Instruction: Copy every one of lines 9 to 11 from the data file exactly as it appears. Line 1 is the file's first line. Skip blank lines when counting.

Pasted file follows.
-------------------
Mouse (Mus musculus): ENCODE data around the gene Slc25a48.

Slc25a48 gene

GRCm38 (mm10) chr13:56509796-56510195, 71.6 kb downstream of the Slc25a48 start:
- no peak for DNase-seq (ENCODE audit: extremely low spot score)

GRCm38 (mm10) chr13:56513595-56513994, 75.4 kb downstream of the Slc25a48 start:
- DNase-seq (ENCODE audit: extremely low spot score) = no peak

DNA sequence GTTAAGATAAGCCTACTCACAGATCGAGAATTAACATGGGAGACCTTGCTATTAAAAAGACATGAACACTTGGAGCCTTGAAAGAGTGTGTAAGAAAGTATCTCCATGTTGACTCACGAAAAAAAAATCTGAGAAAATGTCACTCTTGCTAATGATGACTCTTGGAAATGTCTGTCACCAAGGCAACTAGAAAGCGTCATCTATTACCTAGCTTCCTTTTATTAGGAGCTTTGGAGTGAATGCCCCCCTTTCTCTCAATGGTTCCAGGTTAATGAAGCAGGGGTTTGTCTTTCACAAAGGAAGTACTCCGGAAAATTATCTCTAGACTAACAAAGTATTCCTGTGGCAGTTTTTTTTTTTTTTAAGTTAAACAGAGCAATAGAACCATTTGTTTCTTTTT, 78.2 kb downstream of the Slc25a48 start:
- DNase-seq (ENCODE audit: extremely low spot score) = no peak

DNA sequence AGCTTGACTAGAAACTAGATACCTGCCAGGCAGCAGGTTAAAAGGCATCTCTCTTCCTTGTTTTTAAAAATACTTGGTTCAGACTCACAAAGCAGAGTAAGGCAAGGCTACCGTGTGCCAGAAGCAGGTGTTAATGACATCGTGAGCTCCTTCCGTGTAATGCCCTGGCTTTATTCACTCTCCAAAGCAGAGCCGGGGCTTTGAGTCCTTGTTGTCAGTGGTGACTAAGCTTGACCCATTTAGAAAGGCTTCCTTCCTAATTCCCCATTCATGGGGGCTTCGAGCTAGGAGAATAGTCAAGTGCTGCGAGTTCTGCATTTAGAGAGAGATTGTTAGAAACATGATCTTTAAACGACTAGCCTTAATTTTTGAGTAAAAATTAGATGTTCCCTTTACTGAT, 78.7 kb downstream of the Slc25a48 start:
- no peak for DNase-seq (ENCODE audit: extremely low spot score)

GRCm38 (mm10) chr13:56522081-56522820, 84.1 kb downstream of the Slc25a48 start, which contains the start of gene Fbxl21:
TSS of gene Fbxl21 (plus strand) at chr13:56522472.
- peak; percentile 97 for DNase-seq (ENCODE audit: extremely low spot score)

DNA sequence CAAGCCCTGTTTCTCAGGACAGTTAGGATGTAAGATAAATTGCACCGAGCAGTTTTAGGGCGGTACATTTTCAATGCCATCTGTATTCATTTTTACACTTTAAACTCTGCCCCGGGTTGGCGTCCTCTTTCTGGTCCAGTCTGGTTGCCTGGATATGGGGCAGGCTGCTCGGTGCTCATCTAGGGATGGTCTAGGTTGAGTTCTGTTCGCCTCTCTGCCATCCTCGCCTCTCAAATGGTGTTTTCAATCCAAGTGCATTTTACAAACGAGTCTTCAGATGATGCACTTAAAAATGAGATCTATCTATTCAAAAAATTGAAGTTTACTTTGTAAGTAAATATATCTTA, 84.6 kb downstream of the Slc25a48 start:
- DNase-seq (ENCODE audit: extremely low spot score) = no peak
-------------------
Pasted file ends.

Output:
DNA sequence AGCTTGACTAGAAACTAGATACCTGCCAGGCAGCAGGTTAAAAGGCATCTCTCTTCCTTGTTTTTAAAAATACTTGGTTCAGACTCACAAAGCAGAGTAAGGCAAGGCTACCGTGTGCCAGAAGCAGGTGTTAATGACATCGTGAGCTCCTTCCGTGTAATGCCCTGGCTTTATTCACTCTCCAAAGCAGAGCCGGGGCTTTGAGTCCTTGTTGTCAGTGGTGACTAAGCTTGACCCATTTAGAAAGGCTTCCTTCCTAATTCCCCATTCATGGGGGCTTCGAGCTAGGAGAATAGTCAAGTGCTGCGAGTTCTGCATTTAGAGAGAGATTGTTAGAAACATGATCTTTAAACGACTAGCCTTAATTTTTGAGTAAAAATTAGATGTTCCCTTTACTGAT, 78.7 kb downstream of the Slc25a48 start:
- no peak for DNase-seq (ENCODE audit: extremely low spot score)

GRCm38 (mm10) chr13:56522081-56522820, 84.1 kb downstream of the Slc25a48 start, which contains the start of gene Fbxl21: